Young Arab Spring Blog

The Anti Protest Law and Defending Basic Rights in Egypt

Begüm Zorlu*

More than three years have passed since the popular protests led to the removal of Hosni Mubarak, which ruled Egypt under an iron fist. Nonetheless the architects of the revolution are behind bars today.

With the military coup, the first democratically elected government was violently ousted and the post-coup demonstrations resulted with the death over 1,000 unarmed demonstrators and many detained. Human rights groups, journalists' associations, and other organizations have documented abuses by Egypt's police and security forces, including the use of excessive force, mass arrests, and the torture and killing of those who dissent.

One of the means to sustain the authoritarian rule has been the anti-protest law. On November 24, 2013, President Adly Mansour, Egypt's Interim President, approved Law 107-2013, known as the "anti-protest legislation." The law banned any unsanctioned gatherings – either in public or in private – of 10 or more people, and will give the police the final say on whether a protest can take place.1 According to Navi Pillay, the UN High Commissioner for Human Rights; 'the fact that the law criminalizes acts by demonstrators which may breach 'security and public order,' without clearly defining these terms, leaves the door open to a very restrictive and repressive interpretation'.2mahineour

Mahienour El-Massry

Mahienour El-Massry is one of the activists that have been sent to prison under this law. Mahienour was part of the initial groupvof activists named 6th of April Movement. The April 6 Youth Movement began in the spring of 2008 as a Facebook group expressing support for workers protesting in the industrial city of Al-Mahalla Al-Kurba. It had continuously increasing number of supporters and grew enormously after it launched the campaign calling for a trial of police who tortured Khalid Said to death. Said was beaten to death by two police officers in June 2010 after being dragged from a local Internet cafe from his neighborhood in Alexandria. The murder of Khaled Said in June 2010 had contributed to the growing anger that eventually boiled over into the Egyptian Revolution.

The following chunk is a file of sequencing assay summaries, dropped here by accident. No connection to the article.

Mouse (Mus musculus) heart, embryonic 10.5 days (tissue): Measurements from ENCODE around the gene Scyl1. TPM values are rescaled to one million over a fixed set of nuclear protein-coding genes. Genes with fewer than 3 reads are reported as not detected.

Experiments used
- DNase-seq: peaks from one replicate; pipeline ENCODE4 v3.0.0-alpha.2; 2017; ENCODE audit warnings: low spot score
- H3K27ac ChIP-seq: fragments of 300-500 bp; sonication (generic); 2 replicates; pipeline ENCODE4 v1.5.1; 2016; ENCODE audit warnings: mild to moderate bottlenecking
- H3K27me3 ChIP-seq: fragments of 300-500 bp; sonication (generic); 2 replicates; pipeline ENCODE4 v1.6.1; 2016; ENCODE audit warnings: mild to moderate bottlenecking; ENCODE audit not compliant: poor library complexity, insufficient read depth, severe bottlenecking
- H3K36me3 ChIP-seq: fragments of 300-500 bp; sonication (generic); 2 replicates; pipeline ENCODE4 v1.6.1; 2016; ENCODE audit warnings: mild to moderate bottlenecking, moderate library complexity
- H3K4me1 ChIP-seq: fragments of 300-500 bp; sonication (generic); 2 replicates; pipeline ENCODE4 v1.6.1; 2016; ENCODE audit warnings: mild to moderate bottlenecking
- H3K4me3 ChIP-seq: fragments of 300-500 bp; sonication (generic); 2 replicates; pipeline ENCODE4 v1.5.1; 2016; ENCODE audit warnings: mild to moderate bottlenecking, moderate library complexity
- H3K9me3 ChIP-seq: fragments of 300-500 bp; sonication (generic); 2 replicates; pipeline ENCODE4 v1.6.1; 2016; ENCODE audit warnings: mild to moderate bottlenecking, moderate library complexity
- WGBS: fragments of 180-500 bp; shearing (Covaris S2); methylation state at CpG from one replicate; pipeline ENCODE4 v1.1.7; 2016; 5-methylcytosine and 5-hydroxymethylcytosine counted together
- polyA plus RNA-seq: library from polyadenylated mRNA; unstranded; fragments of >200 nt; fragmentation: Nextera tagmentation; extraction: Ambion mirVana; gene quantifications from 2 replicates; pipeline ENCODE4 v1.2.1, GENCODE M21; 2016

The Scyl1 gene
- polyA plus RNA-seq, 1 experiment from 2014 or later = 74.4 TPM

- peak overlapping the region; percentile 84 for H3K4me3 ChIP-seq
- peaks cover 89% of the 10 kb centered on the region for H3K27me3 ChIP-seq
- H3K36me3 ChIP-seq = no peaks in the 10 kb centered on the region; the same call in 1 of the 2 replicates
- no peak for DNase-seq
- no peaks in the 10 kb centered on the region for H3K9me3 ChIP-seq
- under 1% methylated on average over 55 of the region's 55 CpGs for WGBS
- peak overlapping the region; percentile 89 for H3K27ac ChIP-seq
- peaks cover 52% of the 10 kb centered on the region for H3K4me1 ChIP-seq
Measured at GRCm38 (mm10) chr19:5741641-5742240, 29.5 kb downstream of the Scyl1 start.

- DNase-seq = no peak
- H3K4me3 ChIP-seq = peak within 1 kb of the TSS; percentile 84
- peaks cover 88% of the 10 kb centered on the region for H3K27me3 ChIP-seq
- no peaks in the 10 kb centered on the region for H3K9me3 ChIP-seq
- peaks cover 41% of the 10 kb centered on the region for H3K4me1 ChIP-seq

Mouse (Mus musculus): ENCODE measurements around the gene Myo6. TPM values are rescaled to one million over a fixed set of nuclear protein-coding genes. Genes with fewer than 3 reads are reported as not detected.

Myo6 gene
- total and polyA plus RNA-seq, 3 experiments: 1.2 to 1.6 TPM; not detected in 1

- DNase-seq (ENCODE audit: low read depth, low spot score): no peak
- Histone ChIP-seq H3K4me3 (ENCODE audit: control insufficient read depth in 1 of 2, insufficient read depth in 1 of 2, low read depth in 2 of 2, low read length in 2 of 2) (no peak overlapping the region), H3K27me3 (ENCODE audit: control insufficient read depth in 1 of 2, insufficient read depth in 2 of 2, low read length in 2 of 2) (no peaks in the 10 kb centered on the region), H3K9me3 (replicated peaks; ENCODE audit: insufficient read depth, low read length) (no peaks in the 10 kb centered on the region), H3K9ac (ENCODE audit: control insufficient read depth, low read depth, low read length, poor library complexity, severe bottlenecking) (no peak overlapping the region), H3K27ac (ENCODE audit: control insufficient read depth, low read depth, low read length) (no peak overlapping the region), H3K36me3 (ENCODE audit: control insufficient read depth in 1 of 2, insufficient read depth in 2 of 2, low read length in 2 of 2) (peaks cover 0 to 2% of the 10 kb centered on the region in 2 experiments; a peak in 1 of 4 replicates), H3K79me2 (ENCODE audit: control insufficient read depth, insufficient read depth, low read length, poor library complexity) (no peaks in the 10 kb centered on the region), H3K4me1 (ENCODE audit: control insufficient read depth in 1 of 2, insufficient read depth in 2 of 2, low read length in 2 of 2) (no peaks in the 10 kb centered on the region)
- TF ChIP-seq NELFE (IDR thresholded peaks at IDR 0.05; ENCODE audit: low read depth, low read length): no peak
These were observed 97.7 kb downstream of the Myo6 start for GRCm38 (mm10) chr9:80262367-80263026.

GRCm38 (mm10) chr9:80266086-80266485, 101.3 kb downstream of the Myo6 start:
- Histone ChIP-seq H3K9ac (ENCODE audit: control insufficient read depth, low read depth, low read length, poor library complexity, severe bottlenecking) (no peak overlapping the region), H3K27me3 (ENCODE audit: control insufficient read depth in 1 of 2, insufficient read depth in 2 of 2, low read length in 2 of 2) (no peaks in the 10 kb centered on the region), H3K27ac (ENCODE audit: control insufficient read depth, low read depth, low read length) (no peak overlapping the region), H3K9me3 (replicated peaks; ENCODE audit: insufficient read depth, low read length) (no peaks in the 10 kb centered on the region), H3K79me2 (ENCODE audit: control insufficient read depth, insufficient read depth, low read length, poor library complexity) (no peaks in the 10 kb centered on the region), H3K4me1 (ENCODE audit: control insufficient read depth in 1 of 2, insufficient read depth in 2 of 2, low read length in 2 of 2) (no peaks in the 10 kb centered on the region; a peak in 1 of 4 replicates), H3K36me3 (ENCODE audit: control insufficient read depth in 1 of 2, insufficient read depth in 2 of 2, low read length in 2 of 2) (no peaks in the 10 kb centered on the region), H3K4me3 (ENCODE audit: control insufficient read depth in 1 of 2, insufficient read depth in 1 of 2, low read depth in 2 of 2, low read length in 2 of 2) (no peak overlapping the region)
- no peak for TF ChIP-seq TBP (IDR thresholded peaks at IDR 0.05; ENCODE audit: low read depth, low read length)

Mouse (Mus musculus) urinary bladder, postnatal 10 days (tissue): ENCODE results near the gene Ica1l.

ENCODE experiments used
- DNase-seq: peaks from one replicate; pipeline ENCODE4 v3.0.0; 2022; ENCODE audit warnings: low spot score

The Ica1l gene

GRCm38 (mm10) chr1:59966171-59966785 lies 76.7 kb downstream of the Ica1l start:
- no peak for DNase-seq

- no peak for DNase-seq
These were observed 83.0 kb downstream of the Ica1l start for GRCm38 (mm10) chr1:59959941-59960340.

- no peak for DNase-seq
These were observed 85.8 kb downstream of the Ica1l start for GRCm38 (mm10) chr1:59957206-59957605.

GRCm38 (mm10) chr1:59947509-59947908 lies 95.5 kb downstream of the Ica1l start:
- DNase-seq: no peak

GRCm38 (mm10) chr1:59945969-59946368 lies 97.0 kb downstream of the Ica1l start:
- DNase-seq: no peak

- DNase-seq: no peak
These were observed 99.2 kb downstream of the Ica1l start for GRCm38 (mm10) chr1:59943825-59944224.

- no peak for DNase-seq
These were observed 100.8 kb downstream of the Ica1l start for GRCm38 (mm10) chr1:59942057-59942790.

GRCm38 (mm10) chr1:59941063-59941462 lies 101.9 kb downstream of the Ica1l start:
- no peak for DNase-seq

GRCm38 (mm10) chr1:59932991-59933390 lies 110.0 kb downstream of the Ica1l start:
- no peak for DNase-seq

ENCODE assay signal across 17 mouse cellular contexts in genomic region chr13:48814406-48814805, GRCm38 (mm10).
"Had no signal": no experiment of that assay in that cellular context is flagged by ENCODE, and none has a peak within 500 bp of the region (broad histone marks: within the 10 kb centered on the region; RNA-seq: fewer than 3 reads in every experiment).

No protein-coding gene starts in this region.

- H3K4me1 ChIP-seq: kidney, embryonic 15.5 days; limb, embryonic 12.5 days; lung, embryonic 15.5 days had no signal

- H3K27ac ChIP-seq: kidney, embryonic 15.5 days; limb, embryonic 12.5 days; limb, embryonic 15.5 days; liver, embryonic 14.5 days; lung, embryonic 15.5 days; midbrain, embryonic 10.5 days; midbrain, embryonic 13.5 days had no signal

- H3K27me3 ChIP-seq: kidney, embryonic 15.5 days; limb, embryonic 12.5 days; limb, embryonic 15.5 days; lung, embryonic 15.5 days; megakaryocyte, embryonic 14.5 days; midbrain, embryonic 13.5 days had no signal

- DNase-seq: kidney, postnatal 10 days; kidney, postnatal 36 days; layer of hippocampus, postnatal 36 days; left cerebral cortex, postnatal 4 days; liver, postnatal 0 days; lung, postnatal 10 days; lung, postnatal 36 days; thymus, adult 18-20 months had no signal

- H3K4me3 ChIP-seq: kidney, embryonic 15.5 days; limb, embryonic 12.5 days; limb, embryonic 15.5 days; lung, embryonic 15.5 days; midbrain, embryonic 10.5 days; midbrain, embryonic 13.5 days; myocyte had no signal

Mahienour is one of the best-known women activists in Egypt. At the age of 26, she is a human rights lawyer. On 20 May, Mahienour was sentenced alongside eight other activists to two years in prison and a fine of EGP 50,000 (roughly $7,000). The defendants were charged with violating the protest law, which requires all street protests and gatherings to be registered with the ministry of interior; assaulting a police officer; blocking the road and destroying a police vehicle.

Her imprisonment is one of the examples of the systematic attempts to suppress opposition by using the repressive protest law. Philip Luther, Director for the Middle East and North Africa at Amnesty International pointed out that there is absolutely no evidence to suggest that Mahinour El-Masry was involved in violence against the security forces.3

Mahinour's experiences in the Alexandria prison shows us about the dynamics of the Egyptian current. In a letter she pointed out "my fellow inmates are not corrupt businessmen as we mostly think, but poor Egyptian women who could not pay off their debts".4 After receiving the news on her imprisonment "We don't like jails, but we are not afraid of them," said Mahienour defiantly. "The state keeps imagining that with its laws, prisons and dogs it can protect itself. But even if you gather all of us in prison, the revolution will continue."